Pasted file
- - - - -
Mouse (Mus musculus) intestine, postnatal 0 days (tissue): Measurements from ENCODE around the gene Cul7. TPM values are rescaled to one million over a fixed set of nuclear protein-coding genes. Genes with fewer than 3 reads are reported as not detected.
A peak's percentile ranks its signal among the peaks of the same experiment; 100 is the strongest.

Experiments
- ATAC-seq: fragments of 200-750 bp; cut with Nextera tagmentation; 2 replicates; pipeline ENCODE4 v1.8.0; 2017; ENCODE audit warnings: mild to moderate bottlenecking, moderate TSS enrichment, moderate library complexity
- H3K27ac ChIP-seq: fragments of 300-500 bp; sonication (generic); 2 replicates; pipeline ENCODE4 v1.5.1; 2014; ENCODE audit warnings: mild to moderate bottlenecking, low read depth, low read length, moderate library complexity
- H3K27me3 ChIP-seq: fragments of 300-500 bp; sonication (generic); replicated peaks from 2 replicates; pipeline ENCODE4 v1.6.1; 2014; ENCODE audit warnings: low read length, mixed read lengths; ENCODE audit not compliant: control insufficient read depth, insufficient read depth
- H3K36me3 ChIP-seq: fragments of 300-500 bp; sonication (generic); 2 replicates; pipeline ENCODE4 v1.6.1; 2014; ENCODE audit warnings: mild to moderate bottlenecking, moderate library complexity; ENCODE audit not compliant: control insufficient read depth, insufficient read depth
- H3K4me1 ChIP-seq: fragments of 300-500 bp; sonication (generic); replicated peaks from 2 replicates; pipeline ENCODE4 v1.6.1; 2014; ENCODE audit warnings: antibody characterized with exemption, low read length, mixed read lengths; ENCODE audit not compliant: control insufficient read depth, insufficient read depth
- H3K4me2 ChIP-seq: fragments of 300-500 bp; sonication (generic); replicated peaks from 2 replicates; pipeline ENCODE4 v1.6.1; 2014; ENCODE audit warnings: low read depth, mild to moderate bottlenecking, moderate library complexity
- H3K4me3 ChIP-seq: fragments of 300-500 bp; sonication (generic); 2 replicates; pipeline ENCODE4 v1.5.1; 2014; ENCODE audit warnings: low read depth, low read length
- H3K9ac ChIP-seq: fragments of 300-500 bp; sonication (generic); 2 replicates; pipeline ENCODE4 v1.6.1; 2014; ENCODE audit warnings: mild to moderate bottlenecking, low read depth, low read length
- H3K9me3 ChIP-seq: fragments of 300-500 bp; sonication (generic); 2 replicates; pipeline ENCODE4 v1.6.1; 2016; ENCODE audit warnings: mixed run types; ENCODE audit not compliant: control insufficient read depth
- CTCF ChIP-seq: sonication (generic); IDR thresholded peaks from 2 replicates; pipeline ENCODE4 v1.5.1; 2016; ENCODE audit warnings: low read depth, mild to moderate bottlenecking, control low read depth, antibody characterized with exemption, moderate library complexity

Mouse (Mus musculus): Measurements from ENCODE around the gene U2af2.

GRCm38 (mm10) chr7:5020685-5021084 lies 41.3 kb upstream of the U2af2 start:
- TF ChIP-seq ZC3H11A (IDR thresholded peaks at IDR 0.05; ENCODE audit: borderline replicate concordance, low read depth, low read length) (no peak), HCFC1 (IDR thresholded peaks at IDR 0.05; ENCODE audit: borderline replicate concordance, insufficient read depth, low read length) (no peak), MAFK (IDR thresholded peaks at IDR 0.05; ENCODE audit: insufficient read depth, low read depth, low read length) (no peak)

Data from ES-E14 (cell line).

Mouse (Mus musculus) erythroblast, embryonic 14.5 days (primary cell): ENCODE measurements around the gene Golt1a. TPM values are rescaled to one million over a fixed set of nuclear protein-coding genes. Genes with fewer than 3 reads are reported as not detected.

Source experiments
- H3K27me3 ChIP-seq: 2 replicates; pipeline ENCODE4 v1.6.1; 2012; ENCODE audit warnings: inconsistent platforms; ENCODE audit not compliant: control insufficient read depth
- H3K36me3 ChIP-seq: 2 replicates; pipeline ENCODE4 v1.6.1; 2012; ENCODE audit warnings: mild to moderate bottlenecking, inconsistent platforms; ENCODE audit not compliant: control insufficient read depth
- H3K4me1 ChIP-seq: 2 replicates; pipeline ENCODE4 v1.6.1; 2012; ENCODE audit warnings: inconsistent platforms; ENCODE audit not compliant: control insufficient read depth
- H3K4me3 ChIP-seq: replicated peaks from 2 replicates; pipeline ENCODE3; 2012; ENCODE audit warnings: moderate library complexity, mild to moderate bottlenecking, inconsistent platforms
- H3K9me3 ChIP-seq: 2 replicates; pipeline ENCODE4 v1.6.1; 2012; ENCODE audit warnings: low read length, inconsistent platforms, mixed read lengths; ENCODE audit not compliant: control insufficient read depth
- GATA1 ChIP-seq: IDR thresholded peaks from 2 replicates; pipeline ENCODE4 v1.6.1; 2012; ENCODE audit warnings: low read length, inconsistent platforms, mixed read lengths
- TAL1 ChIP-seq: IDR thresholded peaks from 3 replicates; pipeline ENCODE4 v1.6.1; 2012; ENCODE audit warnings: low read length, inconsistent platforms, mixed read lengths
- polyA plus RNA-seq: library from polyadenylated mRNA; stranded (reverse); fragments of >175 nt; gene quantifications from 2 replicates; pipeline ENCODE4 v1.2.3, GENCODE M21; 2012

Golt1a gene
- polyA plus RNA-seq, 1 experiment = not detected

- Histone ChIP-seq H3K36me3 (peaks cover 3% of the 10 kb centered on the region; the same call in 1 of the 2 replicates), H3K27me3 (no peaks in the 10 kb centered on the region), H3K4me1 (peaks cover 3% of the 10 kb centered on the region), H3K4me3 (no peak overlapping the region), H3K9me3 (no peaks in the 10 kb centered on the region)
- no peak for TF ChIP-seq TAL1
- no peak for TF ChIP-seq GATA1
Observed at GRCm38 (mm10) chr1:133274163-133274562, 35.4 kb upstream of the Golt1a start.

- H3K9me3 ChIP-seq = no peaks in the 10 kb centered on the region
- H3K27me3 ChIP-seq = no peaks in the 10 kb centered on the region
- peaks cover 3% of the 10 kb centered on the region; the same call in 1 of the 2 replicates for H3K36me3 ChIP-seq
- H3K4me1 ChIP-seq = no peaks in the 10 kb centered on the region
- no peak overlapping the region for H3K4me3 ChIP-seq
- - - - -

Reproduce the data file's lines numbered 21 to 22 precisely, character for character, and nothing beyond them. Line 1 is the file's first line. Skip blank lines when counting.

- H3K36me3 ChIP-seq: 2 replicates; pipeline ENCODE4 v1.6.1; 2012; ENCODE audit warnings: mild to moderate bottlenecking, inconsistent platforms; ENCODE audit not compliant: control insufficient read depth
- H3K4me1 ChIP-seq: 2 replicates; pipeline ENCODE4 v1.6.1; 2012; ENCODE audit warnings: inconsistent platforms; ENCODE audit not compliant: control insufficient read depth